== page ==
Molefe Seeletsa

By Molefe Seeletsa

Digital Journalist

Zuma pursuing private prosecution against Ramaphosa as ‘last resort’ – Manyi

'The criminal case is alive in parallel with the civil proceedings,' says Jacob Zuma Foundation's Mzwanele Manyi.

Mzwanele Manyi says former president Jacob Zuma decided to pursue private prosecution against President Cyril Ramphosa because there was no other option.

On Thursday, Zuma’s private prosecution case on Thursday was postponed to 26 May, by the Johannesburg High Court.

The former president physically appeared in court even though Ramaphosa was granted an urgent interdict this week.

The court on Monday interdicted Zuma from proceeding with his case against Ramaphosa, pending the president’s application to have the private prosecution scrapped.


But according to Zuma’s lawyer, Advocate Dali Mpofu, the interdict only exempted Ramaphosa from appearing in court.

Mpofu told Judge Ismail Mahomed on Thursday that Zuma had to be present in court in order to avoid the private prosecution being struck off the court roll or dismissed.

“So it is that last part that really brings us before your lordship for the court to adjourn or postpone the case to a later date,” he said.

The advocate also informed the court that Zuma had instructed his legal team to appeal the interdict ruling.

ALSO READ: Zuma to challenge Ramaphosa’s interdict, private prosecution case postponed

However, he added that they were still deciding whether to appeal directly to the Constitutional Court or whether to approach the Supreme Court of Appeal (SCA).

After the adjournment, Manyi, who is the spokesperson of the Jacob Zuma Foundation, told the media outside the court that the former president appeal sought to set aside Ramaphosa’s interdict.

“We are appealing the interdict… the non-presence of the accused,” he said.

Manyi also provided clarity on why the private prosecution was going forward despite Monday’s ruling.

“The criminal case is alive in parallel with the civil proceedings. This is the reason the criminal court has set another date,” he continued.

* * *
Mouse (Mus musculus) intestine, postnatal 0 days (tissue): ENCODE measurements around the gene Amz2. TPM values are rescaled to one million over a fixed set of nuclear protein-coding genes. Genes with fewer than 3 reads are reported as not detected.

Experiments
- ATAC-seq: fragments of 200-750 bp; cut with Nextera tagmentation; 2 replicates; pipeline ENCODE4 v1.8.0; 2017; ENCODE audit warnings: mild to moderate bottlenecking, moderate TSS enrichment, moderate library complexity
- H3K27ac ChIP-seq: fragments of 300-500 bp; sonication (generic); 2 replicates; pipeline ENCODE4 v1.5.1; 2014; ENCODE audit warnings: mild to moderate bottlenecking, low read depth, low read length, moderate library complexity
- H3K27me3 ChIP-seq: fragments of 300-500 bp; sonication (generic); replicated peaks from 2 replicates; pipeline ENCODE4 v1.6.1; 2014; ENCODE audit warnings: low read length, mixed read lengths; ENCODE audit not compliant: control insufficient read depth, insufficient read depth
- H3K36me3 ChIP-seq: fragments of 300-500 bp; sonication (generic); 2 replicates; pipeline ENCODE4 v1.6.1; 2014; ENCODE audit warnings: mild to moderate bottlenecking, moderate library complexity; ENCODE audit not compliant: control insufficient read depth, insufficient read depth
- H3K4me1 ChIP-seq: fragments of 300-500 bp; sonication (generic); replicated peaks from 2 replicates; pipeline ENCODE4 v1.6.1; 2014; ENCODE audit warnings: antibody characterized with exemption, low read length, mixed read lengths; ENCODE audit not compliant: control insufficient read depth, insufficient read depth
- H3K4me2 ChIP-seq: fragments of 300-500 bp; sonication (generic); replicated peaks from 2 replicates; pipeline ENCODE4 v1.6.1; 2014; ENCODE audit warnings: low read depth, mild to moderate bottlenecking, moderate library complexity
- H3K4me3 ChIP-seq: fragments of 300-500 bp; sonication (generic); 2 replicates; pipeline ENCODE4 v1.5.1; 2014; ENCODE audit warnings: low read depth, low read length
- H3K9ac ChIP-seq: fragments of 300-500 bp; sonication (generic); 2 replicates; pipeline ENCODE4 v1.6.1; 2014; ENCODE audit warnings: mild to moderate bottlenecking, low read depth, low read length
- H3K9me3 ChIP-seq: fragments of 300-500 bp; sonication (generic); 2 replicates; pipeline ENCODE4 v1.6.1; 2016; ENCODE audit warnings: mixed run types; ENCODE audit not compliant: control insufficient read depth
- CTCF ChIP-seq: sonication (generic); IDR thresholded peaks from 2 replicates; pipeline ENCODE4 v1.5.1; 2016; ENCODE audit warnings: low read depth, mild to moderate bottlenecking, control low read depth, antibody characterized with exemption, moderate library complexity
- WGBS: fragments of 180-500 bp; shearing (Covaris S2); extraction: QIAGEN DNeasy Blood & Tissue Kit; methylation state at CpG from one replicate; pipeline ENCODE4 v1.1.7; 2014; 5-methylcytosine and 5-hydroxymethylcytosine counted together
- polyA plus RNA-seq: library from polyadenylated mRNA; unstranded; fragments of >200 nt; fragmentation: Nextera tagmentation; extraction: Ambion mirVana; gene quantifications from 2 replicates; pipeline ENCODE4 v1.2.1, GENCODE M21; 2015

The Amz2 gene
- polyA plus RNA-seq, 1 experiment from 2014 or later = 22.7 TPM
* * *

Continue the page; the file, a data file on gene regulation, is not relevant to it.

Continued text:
“As things stand, there is no finality on the nolle prosequi dispute, on the legality of the summons and all of that. But all of those things are not ruling out the case.”

‘Confused process’

Manyi later said: “Once you set aside the interdict, it means that all the arguments that President Ramaphosa wants to have, he can have them in the criminal court.

“Right now we have an unnecessary situation where we have two courts dealing with the same matter and yet if you appeal, and [the interdict] is struck off, it does not mean he cannot continue with his arguments in the criminal court.

“He can still do that and that is what we have been advising from day one. That these arguments can be made in a criminal court, there is no point in doing this confused process.”

RELATED: How Jacob Zuma is funding his private prosecution against Downer and Maughan

According to Manyi, Zuma’s decision to pursue private prosecution against Ramaphosa was the “last resort”.

“When you write letters to the president, when you do all the submissions that were made before… this is an attempt to do things outside the court. But when people don’t do what they are suppose to do then we have the situation that we have now. [Former] president Zuma is here because this is now a last resort,” he added.


The former president wants to prosecute Ramaphosa, arguing he was an “accessory after the fact” in relation to charges he is pursuing against senior state prosecutor Billy Downer and journalist Karyn Maughan.

Zuma alleged that Ramaphosa committed a criminal offence by not acting against Downer and Maughan when he lodged a complaint with the Presidency’s office on 19 August 2021.

READ MORE: ‘Ramaphosa received preferential treatment’, says Jacob Zuma Foundation

However, the president says he did not commit any crime because he wrote to Zuma’s legal team on 25 August 2021, informing them that the matter had been referred to Justice Minister Ronald Lamola, and he had asked him to refer the complaint to the Legal Practice Council (LPC).

He also argued that no nolle prosequi certificate was issued against him by the National Prosecuting Authority (NPA), saying Zuma’s move was an “abuse of private prosecution process”.

Ramaphosa’s part B of his review application, which is challenging the legitimacy of Zuma’s private prosecution, is set to be heard on 17 and 18 May.